A tragic motor vehicle accident recently took the life of a young mother and a two-year-old child in Virginia. The incident occurred when the mother was traveling in her vehicle on Route 24 at 6:00 AM. The mother started to veer off the side of the road and then when she discovered this, she overcorrected the car. With her over-correction, she ended up crossing the center lane of the highway and becoming involved in a head-on-crash. The driver of the other car survived, but mother and baby died, according to WDBJ.
Unfortunately, this is one of many incidents that occur each year when infants and young children are killed in auto accidents. Children may be especially vulnerable to being hurt in a motor vehicle accident because their young bodies and their bones are not fully developed yet and they are thus less able to withstand the force of a car crash impact. Parents need to know the dangers that young kids face and they must take steps to try to keep their children as safe as possible.
According to Parents.com, a total of 240,000 kids 16 and under get hurt in car accidents in the United States annually, and 1,700 children are killed each year in motor vehicle collisions. Car accidents are a leading cause of death for young children, and CBS reports that a big part of why kids are so at risk is because car seats are not being used properly.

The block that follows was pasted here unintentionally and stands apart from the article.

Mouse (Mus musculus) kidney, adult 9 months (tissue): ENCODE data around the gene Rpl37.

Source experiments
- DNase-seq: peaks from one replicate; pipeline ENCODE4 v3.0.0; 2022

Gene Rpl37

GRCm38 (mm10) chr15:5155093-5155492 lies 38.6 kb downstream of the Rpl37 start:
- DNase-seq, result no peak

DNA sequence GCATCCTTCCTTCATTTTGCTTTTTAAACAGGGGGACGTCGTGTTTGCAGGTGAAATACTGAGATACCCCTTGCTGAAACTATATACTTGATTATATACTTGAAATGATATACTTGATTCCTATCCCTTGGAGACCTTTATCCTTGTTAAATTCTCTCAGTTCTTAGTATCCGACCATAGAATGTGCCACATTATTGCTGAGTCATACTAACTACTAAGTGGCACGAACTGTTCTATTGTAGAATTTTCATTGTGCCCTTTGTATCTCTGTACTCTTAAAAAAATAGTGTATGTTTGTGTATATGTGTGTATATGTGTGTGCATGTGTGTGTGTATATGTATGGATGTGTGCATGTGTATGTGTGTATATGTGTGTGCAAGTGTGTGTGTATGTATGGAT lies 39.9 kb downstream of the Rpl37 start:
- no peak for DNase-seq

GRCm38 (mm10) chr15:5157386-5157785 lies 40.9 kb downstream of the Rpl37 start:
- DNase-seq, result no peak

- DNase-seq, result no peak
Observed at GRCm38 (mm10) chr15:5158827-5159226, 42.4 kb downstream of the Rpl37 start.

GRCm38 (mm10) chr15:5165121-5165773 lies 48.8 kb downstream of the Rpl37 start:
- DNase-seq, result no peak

The Centers for Disease Control and Prevention revealed that the risk of death in a car accident could be reduced by 71 percent for an infant and could be reduced by 54 percent for a toddler between the ages of one and four, provided that the appropriate car seat safety guidelines were followed.
Unfortunately, research from the American Journal of Preventive Medicine suggests guidelines are not always followed. Researchers reviewed three years of data from 2007 to 2009. The data came from the National Survey on Booster Seats conducted by National Highway Traffic Safety Administration. Unfortunately, it showed that parents often don't follow recommended guidelines, especially as children get older. As CBS reported on the study results: "As age increased, children were more likely to sit in the front seat of a car unrestrained, despite the guidelines."
Parents need to follow best practices for car-seat safety, but even when parents do everything right and take every possible precaution, there is still great potential for young kids to be hurt if a crash happens. Drivers should be cautious and do everything they can to avoid accidents so they do not harm babies, toddlers, or any occupants of vehicles. If a child is hurt in a car accident, the child may need a lifetime of medical care and the driver who caused the crash could be responsible for paying for these medical expenses.